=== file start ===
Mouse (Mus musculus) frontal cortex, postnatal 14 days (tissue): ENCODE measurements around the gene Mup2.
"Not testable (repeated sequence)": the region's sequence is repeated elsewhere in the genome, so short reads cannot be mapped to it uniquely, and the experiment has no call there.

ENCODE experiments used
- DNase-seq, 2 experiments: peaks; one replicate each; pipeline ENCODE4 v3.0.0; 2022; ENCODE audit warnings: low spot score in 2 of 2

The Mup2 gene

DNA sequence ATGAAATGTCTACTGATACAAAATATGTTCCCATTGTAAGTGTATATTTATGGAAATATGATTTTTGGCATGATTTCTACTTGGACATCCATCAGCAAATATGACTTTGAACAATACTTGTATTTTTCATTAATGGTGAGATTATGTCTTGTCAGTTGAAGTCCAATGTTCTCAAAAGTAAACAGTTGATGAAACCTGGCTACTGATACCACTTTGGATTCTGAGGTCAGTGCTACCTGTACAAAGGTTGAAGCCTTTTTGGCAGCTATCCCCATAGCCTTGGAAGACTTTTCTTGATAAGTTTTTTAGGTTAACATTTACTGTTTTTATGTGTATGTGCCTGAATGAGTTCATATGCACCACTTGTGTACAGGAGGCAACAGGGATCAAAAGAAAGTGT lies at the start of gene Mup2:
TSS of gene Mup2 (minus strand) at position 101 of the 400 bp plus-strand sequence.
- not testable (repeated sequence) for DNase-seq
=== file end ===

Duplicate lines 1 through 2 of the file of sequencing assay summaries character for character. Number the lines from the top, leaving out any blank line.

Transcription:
Mouse (Mus musculus) frontal cortex, postnatal 14 days (tissue): ENCODE measurements around the gene Mup2.
"Not testable (repeated sequence)": the region's sequence is repeated elsewhere in the genome, so short reads cannot be mapped to it uniquely, and the experiment has no call there.